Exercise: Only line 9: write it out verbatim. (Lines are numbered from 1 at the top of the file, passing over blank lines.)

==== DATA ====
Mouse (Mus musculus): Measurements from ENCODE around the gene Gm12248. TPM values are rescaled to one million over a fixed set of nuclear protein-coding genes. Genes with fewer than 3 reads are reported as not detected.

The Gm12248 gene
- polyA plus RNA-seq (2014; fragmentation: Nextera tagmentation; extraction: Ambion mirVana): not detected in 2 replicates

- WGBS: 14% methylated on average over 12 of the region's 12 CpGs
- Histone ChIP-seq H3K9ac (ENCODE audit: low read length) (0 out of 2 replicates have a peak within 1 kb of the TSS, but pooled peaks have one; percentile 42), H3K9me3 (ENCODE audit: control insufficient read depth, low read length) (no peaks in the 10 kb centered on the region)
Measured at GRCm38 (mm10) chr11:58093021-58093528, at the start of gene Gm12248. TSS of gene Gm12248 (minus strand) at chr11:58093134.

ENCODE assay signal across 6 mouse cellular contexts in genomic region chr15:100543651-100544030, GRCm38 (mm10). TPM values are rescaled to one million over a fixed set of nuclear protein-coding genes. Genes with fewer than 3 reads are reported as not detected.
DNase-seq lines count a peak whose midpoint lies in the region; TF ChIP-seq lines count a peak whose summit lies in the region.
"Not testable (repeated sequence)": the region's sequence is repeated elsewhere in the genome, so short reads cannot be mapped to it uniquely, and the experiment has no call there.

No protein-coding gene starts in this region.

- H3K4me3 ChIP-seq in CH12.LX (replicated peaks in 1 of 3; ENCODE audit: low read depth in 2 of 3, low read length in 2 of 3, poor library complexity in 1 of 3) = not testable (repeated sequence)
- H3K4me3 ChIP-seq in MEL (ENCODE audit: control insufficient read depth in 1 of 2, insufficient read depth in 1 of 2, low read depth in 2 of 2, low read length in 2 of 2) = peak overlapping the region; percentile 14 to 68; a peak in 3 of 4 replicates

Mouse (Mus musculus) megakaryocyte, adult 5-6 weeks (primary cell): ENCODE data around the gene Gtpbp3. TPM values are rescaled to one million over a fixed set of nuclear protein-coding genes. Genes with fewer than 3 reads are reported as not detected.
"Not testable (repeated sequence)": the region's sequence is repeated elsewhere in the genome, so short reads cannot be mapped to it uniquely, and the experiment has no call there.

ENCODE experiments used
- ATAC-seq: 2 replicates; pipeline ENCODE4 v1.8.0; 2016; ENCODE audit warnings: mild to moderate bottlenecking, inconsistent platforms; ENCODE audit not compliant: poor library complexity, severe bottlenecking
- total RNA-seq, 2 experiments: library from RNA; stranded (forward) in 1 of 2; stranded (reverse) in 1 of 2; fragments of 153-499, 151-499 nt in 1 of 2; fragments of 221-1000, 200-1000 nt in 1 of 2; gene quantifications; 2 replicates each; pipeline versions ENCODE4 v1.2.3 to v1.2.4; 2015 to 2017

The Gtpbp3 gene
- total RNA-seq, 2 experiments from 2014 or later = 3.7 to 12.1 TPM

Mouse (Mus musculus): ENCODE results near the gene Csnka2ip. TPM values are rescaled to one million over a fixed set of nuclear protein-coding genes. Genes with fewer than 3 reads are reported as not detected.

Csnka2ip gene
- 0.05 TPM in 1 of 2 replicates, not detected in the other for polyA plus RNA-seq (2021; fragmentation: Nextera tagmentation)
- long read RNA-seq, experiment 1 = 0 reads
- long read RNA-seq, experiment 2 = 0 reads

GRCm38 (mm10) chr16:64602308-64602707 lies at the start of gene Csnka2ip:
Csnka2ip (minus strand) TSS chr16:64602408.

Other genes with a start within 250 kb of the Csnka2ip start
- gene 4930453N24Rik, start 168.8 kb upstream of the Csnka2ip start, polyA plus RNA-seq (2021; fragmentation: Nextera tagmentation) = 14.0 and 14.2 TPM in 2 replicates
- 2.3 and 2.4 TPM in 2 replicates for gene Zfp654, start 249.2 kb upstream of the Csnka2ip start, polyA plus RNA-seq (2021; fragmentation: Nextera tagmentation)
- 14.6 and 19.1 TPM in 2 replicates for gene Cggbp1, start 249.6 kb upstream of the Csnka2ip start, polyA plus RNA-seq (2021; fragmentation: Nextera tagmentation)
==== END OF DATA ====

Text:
"Not testable (repeated sequence)": the region's sequence is repeated elsewhere in the genome, so short reads cannot be mapped to it uniquely, and the experiment has no call there.